INVERTEBRATE PALEONTOLOGY AT CARNEGIE MUSEUM OF NATURAL HISTORY
For more than a century, staff and scientific colleagues in support of the Section of Invertebrate Paleontology acquired strategic paleontological, stratigraphic and geologic specimens to conduct research, enhance museum exhibits, and promote public science literacy. The section’s core research endeavors are driven by the paleontological disciplines of the staff, research associates, and potential new research uncovered in the collections and in the field.
History of Invertebrate Paleontology
Before the period of established natural history museums of the 19th century, fossil collecting was generally accomplished by gentleman farmers and naturalists. The discipline of invertebrate paleontology evolved from the study of biology and geology in the late 18th century. The early 19th century saw collecting of invertebrate fossils from strata throughout Europe and Russia. In England, William Smith, a canal engineer working in the County Oxfordshire, worked out the occurances between fossils and strata through deductive reasoning, that culminated in his 1815 publication of the first color geologic map. The contents of Smith’s map are an interpretation of how fossils can be used to correlate with strata, later known as biostratigraphy. This hypothesis led to the formation of the geologic disciplines of stratigraphy and historical geology. Smith’s geologic map was valued by 19th century geologists, paleontologists, and biologists including Charles Lyell and Charles Darwin. Smith’s map helped in moving forward the naming of the first geologic period – the Carboniferous Period in 1822. Eventually, all 12 geologic time periods were named for the prime fossil bearing strata the Phanerozoic Eon.
Invertebrate Paleontology Collection
In 1903, Andrew Carnegie purchased the 130,000 invertebrate fossil collection from the Baron de Bayet of Brussels, Belgium, the largest single acquisition in the section’s history. At the time, European paleontologists, particularly those from Belgium and the Netherlands, considered the Bayet collection to be the best private fossil collection, “this great paleontological collection can never be duplicated in all the world, and there will be no place outside of Pittsburg where scientists can study the whole range of prehistoric fossil life” (The Atlanta Constitution, 9 August, 1903). In the New York Times, June 11, 1903, Dr. Holland says, paleontologists have long regarded the De Bayet Collection as the best outside of the great museums of Europe, and there is nothing in America at present to equal it. In 1911, at the invitation of William J. Holland, Director of the Carnegie Museum, Dr. Franz X. Schaffer, the noted Austrian Curator of the Imperial Austrian Museum and Professor of Geology of the Imperial University at Vienna, came to the museum to study the Bayet fossil collection. Dr. Schaffer said this, “the Baron Bayet collection of fossils, is the largest and most complete private collection every secured by any museum” (Pittsburgh Daily Post, 25 March 1911). Innokenty L. Tolmachoff, the section’s second curator, noted in an unpublished autobiography, considered the Bayet collection to be the finest in all of Europe when he visited Brussels in the 1890’s. Holland understood the importance in 1903, that in order to curate such a large collection, it was necessary to hire Dr. Percy E. Raymond as the first curator in invertebrate paleontology.
The Bayet collection incorporates both invertebrates (most specimens) with vertebrates and botany specimens primarily from the Phanerozoic of European topotype localities. The Bayet collection is one of the most scientifically valuable in the history of the Carnegie Museum that has been studied, exhibited, and used in education instruction for more than a century. For examples, in the museum’s DITT hall, Bayet fossils constitute the Triassic of Germany and Lyme Regis of England, the Jurassic Holzmaden and Solnhofen of Germany, and the Cretaceous of Montana marine dioramas. The collection consists of Fossil Lagerstätten biota from the Hunsruck Slate, Posidonienschiefer, Holzmaden Shale, and Solnhofen Limestone of Germany, and Monte Bolca Limestone of Italy.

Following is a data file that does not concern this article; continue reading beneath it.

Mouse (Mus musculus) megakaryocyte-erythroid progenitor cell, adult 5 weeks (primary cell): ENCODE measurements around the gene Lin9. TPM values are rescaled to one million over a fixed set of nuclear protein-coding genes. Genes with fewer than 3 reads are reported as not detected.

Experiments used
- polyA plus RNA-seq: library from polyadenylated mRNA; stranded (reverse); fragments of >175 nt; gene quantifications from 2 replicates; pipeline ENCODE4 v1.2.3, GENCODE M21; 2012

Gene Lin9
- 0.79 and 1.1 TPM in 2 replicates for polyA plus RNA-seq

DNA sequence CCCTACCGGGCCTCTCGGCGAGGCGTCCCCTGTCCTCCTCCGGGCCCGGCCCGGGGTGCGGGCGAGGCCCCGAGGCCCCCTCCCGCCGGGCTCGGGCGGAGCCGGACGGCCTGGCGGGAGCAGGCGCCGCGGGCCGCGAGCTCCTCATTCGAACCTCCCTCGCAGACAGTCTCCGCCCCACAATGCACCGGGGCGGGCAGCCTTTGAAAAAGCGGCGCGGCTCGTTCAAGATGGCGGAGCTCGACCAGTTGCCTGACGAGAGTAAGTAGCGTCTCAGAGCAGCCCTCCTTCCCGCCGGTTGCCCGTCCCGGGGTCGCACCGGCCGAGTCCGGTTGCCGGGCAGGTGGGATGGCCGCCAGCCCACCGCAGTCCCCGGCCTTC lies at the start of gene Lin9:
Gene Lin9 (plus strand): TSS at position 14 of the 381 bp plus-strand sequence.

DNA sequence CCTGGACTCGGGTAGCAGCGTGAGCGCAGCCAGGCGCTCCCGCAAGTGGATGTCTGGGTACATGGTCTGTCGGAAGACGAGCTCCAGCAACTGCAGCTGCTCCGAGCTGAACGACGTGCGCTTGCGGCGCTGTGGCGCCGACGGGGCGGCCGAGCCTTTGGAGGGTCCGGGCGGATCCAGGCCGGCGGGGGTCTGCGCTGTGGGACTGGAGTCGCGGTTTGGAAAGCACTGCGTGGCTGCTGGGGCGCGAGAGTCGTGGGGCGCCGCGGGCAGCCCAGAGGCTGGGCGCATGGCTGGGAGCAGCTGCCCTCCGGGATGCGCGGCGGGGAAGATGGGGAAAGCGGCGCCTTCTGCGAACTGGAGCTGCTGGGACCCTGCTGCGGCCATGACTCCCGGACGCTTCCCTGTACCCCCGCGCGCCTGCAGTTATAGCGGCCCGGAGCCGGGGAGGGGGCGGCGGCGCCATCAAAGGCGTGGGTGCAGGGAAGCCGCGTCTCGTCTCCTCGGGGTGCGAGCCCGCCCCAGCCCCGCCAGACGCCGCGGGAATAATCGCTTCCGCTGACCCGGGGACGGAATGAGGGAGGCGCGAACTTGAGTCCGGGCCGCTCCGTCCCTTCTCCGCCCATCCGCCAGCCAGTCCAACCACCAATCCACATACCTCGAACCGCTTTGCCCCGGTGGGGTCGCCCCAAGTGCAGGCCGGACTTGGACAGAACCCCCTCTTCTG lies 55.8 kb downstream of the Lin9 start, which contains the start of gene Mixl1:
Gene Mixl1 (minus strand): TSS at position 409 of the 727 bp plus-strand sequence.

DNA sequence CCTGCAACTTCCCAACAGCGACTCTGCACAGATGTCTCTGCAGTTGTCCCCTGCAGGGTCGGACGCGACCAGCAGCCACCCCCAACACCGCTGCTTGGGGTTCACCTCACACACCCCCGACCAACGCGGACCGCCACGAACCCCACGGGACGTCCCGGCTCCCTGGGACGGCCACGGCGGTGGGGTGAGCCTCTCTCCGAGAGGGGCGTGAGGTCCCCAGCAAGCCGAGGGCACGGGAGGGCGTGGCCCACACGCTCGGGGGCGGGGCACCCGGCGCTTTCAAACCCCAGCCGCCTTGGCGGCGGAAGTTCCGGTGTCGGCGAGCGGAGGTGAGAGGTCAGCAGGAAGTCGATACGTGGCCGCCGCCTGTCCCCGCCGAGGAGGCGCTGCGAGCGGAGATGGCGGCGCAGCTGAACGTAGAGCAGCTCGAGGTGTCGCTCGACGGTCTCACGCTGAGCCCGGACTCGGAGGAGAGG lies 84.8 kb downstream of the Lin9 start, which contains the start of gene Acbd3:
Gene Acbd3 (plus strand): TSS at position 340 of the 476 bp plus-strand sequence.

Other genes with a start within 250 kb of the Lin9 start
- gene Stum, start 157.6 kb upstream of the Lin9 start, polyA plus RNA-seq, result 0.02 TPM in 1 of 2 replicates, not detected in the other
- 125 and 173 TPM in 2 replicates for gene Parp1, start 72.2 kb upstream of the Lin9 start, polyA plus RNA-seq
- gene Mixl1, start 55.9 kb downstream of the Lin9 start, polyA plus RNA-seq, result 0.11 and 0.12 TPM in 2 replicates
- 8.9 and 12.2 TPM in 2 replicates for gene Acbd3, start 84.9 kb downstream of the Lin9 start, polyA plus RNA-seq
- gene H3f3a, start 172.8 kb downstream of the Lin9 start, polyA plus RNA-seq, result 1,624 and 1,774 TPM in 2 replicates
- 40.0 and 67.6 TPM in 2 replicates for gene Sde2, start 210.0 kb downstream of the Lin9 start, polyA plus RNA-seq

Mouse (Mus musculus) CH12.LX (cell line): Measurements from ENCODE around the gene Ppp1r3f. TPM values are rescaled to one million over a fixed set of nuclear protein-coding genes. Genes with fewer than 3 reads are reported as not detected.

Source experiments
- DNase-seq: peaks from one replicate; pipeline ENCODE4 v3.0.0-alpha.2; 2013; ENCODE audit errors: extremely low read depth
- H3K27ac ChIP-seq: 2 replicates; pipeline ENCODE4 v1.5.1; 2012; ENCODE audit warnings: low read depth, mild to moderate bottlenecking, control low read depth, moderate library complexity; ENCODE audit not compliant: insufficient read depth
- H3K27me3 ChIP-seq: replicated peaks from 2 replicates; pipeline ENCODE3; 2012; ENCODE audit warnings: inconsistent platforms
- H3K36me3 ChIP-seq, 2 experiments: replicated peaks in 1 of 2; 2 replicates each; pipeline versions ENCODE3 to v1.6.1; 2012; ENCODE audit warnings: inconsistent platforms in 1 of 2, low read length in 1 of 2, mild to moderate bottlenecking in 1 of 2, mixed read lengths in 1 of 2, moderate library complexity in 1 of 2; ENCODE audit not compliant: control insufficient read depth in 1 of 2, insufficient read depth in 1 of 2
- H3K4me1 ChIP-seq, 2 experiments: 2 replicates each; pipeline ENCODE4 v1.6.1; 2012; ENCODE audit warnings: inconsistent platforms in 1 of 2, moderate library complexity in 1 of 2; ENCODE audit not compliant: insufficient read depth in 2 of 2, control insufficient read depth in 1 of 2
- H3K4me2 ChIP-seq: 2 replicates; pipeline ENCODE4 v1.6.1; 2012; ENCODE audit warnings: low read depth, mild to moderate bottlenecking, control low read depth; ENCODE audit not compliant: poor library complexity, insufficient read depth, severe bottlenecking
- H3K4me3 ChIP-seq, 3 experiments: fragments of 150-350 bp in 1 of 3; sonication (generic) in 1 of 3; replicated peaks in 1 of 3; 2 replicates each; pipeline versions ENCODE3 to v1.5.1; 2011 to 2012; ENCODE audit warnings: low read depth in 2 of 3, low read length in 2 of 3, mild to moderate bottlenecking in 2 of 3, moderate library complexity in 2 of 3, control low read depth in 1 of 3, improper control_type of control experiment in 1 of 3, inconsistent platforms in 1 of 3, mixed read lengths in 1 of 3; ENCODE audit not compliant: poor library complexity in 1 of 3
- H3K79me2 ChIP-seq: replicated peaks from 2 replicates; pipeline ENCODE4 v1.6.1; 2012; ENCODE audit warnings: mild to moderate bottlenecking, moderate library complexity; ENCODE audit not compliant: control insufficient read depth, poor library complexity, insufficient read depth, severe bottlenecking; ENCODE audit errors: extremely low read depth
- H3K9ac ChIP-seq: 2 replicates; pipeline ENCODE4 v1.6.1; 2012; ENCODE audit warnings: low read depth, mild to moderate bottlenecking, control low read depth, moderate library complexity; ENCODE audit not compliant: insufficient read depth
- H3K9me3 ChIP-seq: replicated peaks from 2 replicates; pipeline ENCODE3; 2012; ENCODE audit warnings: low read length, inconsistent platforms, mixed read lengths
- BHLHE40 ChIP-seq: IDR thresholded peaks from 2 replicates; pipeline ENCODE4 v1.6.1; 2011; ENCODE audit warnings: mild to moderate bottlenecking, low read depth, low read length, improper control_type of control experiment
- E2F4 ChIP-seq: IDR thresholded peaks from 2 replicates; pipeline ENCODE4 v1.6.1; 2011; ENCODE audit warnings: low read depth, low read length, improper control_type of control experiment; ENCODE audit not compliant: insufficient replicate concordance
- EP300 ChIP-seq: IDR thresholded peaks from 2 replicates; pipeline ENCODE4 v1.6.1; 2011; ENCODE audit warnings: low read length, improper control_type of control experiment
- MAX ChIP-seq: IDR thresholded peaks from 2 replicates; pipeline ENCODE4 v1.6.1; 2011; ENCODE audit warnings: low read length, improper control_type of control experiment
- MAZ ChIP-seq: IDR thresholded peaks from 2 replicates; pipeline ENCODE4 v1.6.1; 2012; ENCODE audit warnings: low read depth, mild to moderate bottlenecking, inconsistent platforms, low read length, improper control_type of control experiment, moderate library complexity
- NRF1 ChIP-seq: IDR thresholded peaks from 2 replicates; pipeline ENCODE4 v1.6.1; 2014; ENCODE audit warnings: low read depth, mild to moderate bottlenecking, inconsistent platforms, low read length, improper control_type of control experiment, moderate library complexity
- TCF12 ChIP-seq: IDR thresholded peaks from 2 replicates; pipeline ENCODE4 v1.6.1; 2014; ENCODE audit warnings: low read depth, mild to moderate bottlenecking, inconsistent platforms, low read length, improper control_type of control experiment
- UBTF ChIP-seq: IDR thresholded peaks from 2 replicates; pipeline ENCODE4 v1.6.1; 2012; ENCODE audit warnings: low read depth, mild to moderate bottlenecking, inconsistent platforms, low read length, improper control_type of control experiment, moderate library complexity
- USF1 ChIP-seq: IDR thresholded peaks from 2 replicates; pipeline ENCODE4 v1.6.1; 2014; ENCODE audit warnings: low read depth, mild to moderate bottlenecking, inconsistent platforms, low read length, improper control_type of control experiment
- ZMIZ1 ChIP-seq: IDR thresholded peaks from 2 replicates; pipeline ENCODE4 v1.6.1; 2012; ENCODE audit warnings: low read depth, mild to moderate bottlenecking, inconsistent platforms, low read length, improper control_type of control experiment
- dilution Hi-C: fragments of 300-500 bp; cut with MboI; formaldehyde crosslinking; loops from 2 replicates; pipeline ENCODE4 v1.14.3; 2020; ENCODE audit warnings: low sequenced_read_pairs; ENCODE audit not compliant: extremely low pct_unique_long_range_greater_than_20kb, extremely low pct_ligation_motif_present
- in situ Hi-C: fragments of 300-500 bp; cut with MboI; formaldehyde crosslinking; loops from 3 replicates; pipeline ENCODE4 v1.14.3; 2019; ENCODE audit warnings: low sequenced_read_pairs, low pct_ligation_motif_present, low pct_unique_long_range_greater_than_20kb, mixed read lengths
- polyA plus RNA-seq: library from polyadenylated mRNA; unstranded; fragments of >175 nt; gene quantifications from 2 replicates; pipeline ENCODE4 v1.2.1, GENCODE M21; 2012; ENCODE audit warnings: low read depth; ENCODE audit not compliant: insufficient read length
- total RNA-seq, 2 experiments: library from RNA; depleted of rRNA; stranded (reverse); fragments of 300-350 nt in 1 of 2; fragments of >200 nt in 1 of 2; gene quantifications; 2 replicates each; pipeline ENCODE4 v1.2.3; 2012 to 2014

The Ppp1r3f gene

Bayet purchased fossils from individual collectors during the late 19th century that represents the type or topotype localities in Austria, Belgium, Yugoslavia (Croatia and Slovenia), Bohemia (Czech Republic), France, Germany, England, Ireland, Italy, Netherlands, Sweden, Switzerland, and the United States. The collection is composed of 48% Paleozoic Era, 37% Mesozoic Era, and 15% Cenozoic Era fossils. The section has a three-year funding project to re-catalog and reorganize the entire Bayet collection. Joann Wilson and Albert D. Kollar of the Section of Invertebrate Paleontology are investigating the history of the 19th century collectors who sold their collections to Bayet. Our discoveries are being reported online in the museum blog posts.
From 1905 to 2020, the section built the collection of 800,000 thousand specimens from field work by curatorial staff and research associates, purchases, exchanges, and donations. The geologic eras of the total collection are 55% Paleozoic, 33% Mesozoic, and 12% Cenozoic. In the United States the dominant collections are from the Appalachian Basin, mid-continent, high Plains, and northern Rockies.
There are 5400 primary types, figured and illustrated specimens, published in 400 peer-reviewed, field guidebooks, and professional journals. Accessions total 1350 documented in 6500 stratigraphic localities, and 60,000 catalog numbers. See graphs on collection growth from 1897 to 2020.
Significant collections for research include the Bayet European topotype localities, Cambrian/Ordovician and Permian/Carboniferous trilobites from the U.S., late Devonian and lower Mississippian brachiopods from the mid-continent, southwest, and northern Rockies, Mississippian gastropods from northcentral Iowa, Upper Devonian glass sponges from western New York, Carboniferous reef faunas from south-central and the northern Rockies, and the Mesozoic and Cenozoic age Decapod crustaceans.
Percy E. Raymond (1904 – 1910). The first curator of Invertebrate Paleontology received his Ph. D from Yale University under Professor Charles Schuchert. Raymond was a specialist in Ordovician trilobites, brachiopods, and gastropods and collected fossils from strata in New York, Vermont and Ontario, Canada. He named the Chazyan geologic stage for a mid-Ordovician Reef Complex that occurs throughout this region. In the summer of 1905, he participated with Earl Douglas of the Carnegie’s Vertebrate Paleontology Department on a Carnegie Museum sponsored field collecting expedition to the northern Rockies. Raymond collected Ordovician age nautiloid cephalopods from Minnesota, and late Cretaceous Pierre Shale ammonites, Carboniferous brachiopods and trilobites from the Gravelly Range and Devonian age faunas from the Three Forks Shale, all from southwestern Montana. In western Pennsylvania, he first reported on Pennsylvanian age marine fossils from the Vanport Limestone and vertebrate fossils from the Pittsburgh “redbeds” in Pitcairn, Pennsylvania. Raymond resigned from the museum in 1910. After which, he donated middle Cambrian Burgess Shale fossils from the famous Raymond Quarry on Mount Burgess in British Columbia.